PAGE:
I have never experienced such a difficult class in my life. I really walked in there thinking I was going to be a breeze, and it was the worst because it was really based on grammar. And for your tests, you had to explain the rules and why you were doing everything. So, I have never studied so much for a class in my life. I remember having my dorm room walls papered with verb conjugations and all these things. And the best thing I did was drop the idea of doing that double major. And I think, some people will say when the going gets tough, whatever the saying is you stay there, and you push through it. And if you drop it, then you’re running away from your problems, taking the easy way out. And I really disagree with that. I think that was a defining moment in my life where I recognized how miserable I was and would be for four years if I kept on doing that. And it wasn’t easy to walk away from it, but I did. And just focus on the classes that I loved, and that opened the door for me to take electives and some really neat things that I never would’ve gotten to take. You know, I hear some of my students right now who are doing six courses. And in the best of times, I think five is the maximum they recommend right now. They’re saying, you know, three is probably a good idea. And yet, we just– our culture has shaped us to want to push ourselves and feel like we have to push through the tough times. And I just… I really disagree with that. This is the time to figure it out what is actually bringing you some joy in your life because we don’t have much opportunity to go out and find that right now. And so, take the classes that you’re enjoying. That doesn’t mean they’re easy, but French was hard, and I wasn’t enjoying it. I had other difficult courses too, but I like to learn in that material. So that makes a big difference. Take the courses you enjoy. It’s okay to drop a class. And if you have to take that class for your degree, you can pick it up later, but be kind to yourself and recognize that there’s actually some wisdom and resilience in recognizing when it’s time to walk away from something either forever or for just a short period of time, but was a really good decision that I made for myself in my educational career.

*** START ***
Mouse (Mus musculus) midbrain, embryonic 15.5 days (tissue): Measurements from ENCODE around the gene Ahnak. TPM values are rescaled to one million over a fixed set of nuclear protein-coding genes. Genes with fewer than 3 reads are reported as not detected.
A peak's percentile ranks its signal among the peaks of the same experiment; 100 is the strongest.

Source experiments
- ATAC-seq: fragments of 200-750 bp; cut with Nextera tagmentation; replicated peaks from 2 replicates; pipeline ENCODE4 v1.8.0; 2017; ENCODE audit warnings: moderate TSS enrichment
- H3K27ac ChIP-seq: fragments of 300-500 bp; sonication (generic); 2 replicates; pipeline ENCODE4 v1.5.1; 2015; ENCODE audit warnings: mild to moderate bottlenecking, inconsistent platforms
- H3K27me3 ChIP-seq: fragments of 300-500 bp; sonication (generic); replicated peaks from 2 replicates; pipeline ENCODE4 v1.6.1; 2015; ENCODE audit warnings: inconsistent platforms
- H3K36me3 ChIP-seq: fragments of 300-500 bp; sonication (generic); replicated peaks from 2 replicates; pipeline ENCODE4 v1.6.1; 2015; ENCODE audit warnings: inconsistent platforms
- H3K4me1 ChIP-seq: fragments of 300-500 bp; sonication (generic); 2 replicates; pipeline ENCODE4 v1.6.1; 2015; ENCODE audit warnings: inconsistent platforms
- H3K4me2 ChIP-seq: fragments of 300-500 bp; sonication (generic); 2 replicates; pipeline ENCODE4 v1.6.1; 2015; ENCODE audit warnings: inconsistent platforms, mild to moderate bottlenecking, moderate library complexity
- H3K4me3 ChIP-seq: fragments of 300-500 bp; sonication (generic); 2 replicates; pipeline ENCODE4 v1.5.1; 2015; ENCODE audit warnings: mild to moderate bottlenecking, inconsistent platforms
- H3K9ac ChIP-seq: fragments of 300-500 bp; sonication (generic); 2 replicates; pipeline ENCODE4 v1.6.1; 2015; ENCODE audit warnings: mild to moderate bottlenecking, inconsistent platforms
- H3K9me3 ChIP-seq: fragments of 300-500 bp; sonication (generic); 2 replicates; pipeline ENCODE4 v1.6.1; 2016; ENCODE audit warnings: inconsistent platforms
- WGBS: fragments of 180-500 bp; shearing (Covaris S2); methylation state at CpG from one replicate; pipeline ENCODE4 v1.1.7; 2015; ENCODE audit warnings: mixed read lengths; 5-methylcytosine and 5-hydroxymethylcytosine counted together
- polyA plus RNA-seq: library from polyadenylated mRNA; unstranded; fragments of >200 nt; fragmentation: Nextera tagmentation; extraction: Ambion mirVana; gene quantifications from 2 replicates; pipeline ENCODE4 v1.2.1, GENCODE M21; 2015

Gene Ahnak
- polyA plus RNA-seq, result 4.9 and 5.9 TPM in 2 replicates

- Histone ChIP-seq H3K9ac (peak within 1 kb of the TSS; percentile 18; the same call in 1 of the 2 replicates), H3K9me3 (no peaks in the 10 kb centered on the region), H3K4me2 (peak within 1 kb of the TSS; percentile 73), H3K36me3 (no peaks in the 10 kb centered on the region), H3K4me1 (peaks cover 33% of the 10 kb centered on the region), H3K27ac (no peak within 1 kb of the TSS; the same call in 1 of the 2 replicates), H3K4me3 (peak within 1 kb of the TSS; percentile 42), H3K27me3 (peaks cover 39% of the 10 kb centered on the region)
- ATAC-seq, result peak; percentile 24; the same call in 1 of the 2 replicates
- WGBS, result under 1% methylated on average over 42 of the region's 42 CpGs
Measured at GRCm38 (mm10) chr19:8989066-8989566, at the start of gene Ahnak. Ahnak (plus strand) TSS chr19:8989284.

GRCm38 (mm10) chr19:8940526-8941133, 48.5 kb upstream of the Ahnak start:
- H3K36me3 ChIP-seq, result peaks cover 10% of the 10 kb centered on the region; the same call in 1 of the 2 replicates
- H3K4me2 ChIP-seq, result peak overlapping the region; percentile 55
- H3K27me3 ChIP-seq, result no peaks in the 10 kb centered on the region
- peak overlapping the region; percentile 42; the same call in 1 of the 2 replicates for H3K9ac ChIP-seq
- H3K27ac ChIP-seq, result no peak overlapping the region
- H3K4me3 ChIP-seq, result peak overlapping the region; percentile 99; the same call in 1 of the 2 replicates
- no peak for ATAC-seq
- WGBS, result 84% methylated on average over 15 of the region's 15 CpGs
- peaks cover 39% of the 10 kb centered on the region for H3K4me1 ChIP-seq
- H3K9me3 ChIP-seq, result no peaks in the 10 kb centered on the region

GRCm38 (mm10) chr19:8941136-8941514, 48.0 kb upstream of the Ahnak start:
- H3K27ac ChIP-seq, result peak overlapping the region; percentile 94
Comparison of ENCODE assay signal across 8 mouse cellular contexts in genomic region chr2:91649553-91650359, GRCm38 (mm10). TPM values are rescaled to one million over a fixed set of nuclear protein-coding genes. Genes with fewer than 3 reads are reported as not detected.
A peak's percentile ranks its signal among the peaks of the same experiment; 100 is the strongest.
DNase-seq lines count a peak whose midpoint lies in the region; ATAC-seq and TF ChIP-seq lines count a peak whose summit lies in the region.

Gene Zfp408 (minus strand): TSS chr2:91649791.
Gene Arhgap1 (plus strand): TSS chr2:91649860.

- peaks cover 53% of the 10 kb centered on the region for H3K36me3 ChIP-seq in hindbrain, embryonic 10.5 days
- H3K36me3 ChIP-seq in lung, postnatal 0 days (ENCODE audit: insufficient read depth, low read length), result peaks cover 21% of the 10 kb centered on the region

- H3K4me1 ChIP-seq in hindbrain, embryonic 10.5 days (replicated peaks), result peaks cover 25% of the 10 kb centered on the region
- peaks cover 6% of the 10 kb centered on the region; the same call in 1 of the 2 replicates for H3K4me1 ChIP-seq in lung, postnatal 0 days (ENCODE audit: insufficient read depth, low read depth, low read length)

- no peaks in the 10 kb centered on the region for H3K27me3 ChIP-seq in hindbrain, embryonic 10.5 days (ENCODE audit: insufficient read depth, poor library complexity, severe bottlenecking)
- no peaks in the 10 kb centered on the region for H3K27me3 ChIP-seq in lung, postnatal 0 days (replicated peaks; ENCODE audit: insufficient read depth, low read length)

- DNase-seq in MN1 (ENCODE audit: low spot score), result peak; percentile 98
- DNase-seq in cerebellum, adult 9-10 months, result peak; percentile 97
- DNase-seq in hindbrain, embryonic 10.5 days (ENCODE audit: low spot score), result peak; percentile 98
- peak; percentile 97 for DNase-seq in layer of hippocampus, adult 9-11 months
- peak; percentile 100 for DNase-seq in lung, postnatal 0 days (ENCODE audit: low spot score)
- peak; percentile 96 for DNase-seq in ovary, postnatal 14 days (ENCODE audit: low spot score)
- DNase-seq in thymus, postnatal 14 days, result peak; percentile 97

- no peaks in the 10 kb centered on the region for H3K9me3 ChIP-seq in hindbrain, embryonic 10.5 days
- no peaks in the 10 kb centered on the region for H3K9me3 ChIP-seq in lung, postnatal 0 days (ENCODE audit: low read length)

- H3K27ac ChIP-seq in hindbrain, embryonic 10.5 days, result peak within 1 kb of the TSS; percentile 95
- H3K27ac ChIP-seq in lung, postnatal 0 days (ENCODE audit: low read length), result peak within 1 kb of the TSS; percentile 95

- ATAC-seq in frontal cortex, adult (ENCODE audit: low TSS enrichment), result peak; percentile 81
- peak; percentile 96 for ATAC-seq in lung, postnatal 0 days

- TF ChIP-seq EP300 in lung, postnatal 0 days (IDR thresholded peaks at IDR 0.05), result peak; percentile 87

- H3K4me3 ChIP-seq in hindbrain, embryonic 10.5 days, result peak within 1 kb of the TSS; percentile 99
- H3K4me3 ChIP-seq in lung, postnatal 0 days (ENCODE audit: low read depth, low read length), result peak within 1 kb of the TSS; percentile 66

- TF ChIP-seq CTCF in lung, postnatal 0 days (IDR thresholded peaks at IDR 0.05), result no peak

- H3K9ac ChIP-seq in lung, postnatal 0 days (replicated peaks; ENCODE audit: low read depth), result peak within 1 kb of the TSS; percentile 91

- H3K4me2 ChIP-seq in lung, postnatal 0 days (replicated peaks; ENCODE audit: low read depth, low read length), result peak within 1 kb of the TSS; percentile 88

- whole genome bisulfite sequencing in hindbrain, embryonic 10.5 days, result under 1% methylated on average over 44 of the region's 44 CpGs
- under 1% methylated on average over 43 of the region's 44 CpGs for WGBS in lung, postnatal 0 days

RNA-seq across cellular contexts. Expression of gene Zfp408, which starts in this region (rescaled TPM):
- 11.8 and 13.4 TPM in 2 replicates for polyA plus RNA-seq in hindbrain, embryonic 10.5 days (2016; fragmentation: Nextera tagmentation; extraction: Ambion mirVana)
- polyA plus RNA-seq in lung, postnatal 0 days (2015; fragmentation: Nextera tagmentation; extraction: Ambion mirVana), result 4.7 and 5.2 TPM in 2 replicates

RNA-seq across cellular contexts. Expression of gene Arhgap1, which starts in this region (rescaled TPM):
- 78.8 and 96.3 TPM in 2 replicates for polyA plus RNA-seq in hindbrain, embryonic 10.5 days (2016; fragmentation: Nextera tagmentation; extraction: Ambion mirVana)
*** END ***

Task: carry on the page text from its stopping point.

Rebecca Gagan: Wow, Jessica, I have been thinking about this exact point quite a lot lately because I think that there can be some kind of confusion around what resilience is, for example. So, resilience isn’t preserving in something that is bringing you pain; that is, as you say, in which you’re really struggling… there’s a term that gets used a lot– grit, right. And that term, I personally have a lot of issues with, because I think the word that gets used is you just need to be grittier. And I think there are certain conditions, first of all, that allows students to be gritty in the first place, as we know a certain systemic problem that really make it hard for students to have that kind of grit. But also, grit, as you say, suggests hanging on at all costs, when actually what you’re getting at Jessica is that stopping something, quitting something, walking away from something, that’s resilience. That’s winning. And I’ve been reading about this quite a lot lately; just even seeing various sort of quotes and memes and things like that circulating to remind people of this, what I think is, a kind of truth, right? That sometimes the best, the very best thing you can do, as you’ve said, Jessica, is to choose something else– is to away from that. And students often feel that they no, no. I’ve got to tough this out. That’s the way to success here. And no, you don’t, and I’m just laughing because I had the exact same experience in French. So, I wasn’t a French speaker, but I did French immersion. And then I thought, “oh, I’ll take university-level French. And it will be a breeze.” And it was very much the same that it was french with lessons in grammar and things like that. And I’ll never forget that at one point, I wasn’t doing well, so I was getting very poor grades in that class. And at one point, I had to give a presentation, and I remember my TA saying something like, “I didn’t even know that you could speak a word of French” because I was just so terrible at this class. And I did. I ended up with a D, I think, in that class. That was maybe my first year or my second year. I can’t remember, probably first year, and that was it. I never took any more French, but yes, it made me very unhappy because it wasn’t what I thought it was. But yes, absolutely. I hear a lot of students just struggling to drop down from six courses to like four courses, but then I’ve also heard from students who have done that and have said that was the best decision for me because now I can focus on the courses I am taking, enjoy them. What is the reason to take all six courses when I actually don’t have to do that? So, I think that’s just such, such great advice, Jessica, in terms of just how to be compassionate to yourself as well, and know that walking away from something, or even if we use the word quitting– quitting can be winning. And that that’s really, really important. Were there any other experiences Jessica at university, either as an undergrad or as a grad, that you felt defining for you?